Christopher Nolan explains why 'Oppenheimer' can be seen as a 'horror movie'

Christopher Nolan explains why ‘Oppenheimer’ can be seen as a ‘horror movie’

Christopher Nolan says he can understand why some might see his next film Oppenheimerabout the race to create the atomic bomb during WWII and the man who spearheaded the effort in the United States, as a “horror movie.”

In Wiredthe latest cover storythe Oscar-winning director, screenwriter and producer discusses the importance of J. Robert Oppenheimer and his role in the Manhattan Project, which saw him take the lead in the research and development of nuclear weapons during the Holocaust.

At one point, between discussing how artificial intelligence and nuclear advances are different, the ethics of Silicon Valley, and why Oppenheimer is “the most important man who ever lived,” Nolan recalls a conversation that he had with a fellow director about the tone of his film.

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“It’s an intense experience, because it’s an intense story. I showed it to a director recently, and he said it’s kind of a horror movie. I don’t disagree. It’s interesting that you’ve used the word nihilism before, because I don’t think I’ve been able to put my finger on it. But when I started finishing the film, I started to feel this color which is not there in my other films, just darkness. It’s there. The film fights against that.”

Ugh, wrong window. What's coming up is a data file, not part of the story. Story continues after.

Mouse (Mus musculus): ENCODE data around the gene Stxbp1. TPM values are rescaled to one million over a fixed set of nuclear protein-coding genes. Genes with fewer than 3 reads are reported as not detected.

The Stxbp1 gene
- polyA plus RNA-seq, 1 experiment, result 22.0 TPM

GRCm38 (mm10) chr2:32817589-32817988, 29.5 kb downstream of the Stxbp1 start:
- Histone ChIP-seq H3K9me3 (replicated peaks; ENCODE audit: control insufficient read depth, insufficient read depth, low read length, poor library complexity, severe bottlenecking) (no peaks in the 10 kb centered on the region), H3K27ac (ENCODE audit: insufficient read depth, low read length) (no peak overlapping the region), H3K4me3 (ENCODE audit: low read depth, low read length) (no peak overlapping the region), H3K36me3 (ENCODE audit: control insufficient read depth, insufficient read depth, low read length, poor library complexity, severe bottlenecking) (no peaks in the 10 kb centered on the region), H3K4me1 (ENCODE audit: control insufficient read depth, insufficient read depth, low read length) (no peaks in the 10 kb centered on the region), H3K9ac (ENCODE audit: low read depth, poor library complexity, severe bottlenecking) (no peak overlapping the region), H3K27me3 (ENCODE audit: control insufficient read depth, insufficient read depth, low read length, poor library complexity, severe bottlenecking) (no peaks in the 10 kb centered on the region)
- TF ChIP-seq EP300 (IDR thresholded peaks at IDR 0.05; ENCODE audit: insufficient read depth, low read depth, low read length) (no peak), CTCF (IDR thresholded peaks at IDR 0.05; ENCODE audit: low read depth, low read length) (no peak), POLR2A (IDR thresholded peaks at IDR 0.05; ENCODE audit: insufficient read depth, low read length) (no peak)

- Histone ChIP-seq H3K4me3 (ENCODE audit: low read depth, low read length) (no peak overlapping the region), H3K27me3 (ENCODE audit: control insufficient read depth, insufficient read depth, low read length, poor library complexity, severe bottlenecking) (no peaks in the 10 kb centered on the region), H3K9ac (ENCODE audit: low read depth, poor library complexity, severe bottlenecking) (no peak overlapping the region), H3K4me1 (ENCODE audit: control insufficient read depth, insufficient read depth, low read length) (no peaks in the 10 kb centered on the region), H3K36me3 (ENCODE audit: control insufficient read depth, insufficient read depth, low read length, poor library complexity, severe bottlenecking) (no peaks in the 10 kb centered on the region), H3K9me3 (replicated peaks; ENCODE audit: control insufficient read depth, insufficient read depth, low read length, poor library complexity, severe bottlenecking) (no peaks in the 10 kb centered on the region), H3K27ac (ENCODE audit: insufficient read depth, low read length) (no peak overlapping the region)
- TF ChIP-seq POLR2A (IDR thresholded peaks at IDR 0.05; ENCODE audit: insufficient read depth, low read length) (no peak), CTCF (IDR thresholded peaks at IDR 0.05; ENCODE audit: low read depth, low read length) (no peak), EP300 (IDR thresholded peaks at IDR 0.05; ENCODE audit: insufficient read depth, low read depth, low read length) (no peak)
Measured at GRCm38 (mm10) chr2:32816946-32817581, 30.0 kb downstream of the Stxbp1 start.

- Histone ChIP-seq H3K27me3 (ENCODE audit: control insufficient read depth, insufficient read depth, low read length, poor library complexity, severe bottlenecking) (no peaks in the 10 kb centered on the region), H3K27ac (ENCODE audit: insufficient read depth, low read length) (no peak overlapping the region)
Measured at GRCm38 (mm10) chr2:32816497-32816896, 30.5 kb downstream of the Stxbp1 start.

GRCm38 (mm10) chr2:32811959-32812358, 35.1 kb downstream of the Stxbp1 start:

Talking about the film’s most difficult subject matter, the director noted that with the first screenings he has seen “some people leave the film absolutely devastated”.

“They can’t talk. I mean, there is an element of fear that is present in the story and in the foundation,” she continued. “But the love for the characters, the love for the relationships, is as strong as ever.”

In terms of how it fits into his body of work, Nolan agrees with the interviewer’s assessment that all of his previous work has resulted in Oppenheimer, as with all of his films, “try to build on what I’ve learned before.” It’s a story that “has been with me for years,” she explained, before adding that the film captures the “most dramatic moment in history.”

“I was relieved to be done, actually,” he said of how the film’s process and subject matter affected him emotionally. “But I really enjoy watching the movie. I think you will understand when you see the film. It’s a complicated set of feelings to be entertained by awful things, you know? And this is where the dimension of horror comes into play.